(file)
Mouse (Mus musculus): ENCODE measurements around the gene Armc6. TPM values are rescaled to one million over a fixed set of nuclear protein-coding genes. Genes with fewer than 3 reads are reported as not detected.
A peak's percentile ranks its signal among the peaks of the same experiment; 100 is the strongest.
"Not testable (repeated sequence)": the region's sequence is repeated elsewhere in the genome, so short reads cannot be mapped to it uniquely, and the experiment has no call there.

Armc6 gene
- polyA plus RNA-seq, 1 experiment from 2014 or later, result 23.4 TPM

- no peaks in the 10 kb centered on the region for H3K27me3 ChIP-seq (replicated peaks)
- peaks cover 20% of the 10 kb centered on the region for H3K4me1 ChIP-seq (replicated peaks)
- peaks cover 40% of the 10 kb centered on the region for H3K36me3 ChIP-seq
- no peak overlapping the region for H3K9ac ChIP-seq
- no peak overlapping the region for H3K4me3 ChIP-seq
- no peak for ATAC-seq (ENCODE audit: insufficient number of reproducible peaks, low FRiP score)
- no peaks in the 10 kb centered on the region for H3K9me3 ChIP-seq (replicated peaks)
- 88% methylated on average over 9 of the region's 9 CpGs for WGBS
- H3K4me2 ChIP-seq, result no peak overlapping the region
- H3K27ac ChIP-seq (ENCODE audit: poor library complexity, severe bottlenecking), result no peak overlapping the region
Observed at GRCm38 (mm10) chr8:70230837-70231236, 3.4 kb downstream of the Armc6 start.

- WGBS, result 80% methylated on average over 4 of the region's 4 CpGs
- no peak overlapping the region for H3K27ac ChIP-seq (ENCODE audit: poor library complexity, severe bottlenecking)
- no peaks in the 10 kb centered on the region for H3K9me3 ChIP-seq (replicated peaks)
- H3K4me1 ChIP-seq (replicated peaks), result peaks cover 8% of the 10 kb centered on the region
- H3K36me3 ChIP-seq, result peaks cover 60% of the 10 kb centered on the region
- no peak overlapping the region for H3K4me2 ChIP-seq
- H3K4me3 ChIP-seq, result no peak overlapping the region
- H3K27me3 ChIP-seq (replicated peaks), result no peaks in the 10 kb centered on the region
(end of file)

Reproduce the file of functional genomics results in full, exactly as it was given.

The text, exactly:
Mouse (Mus musculus): ENCODE measurements around the gene Armc6. TPM values are rescaled to one million over a fixed set of nuclear protein-coding genes. Genes with fewer than 3 reads are reported as not detected.
A peak's percentile ranks its signal among the peaks of the same experiment; 100 is the strongest.
"Not testable (repeated sequence)": the region's sequence is repeated elsewhere in the genome, so short reads cannot be mapped to it uniquely, and the experiment has no call there.

Armc6 gene
- polyA plus RNA-seq, 1 experiment from 2014 or later, result 23.4 TPM

- no peaks in the 10 kb centered on the region for H3K27me3 ChIP-seq (replicated peaks)
- peaks cover 20% of the 10 kb centered on the region for H3K4me1 ChIP-seq (replicated peaks)
- peaks cover 40% of the 10 kb centered on the region for H3K36me3 ChIP-seq
- no peak overlapping the region for H3K9ac ChIP-seq
- no peak overlapping the region for H3K4me3 ChIP-seq
- no peak for ATAC-seq (ENCODE audit: insufficient number of reproducible peaks, low FRiP score)
- no peaks in the 10 kb centered on the region for H3K9me3 ChIP-seq (replicated peaks)
- 88% methylated on average over 9 of the region's 9 CpGs for WGBS
- H3K4me2 ChIP-seq, result no peak overlapping the region
- H3K27ac ChIP-seq (ENCODE audit: poor library complexity, severe bottlenecking), result no peak overlapping the region
Observed at GRCm38 (mm10) chr8:70230837-70231236, 3.4 kb downstream of the Armc6 start.

- WGBS, result 80% methylated on average over 4 of the region's 4 CpGs
- no peak overlapping the region for H3K27ac ChIP-seq (ENCODE audit: poor library complexity, severe bottlenecking)
- no peaks in the 10 kb centered on the region for H3K9me3 ChIP-seq (replicated peaks)
- H3K4me1 ChIP-seq (replicated peaks), result peaks cover 8% of the 10 kb centered on the region
- H3K36me3 ChIP-seq, result peaks cover 60% of the 10 kb centered on the region
- no peak overlapping the region for H3K4me2 ChIP-seq
- H3K4me3 ChIP-seq, result no peak overlapping the region
- H3K27me3 ChIP-seq (replicated peaks), result no peaks in the 10 kb centered on the region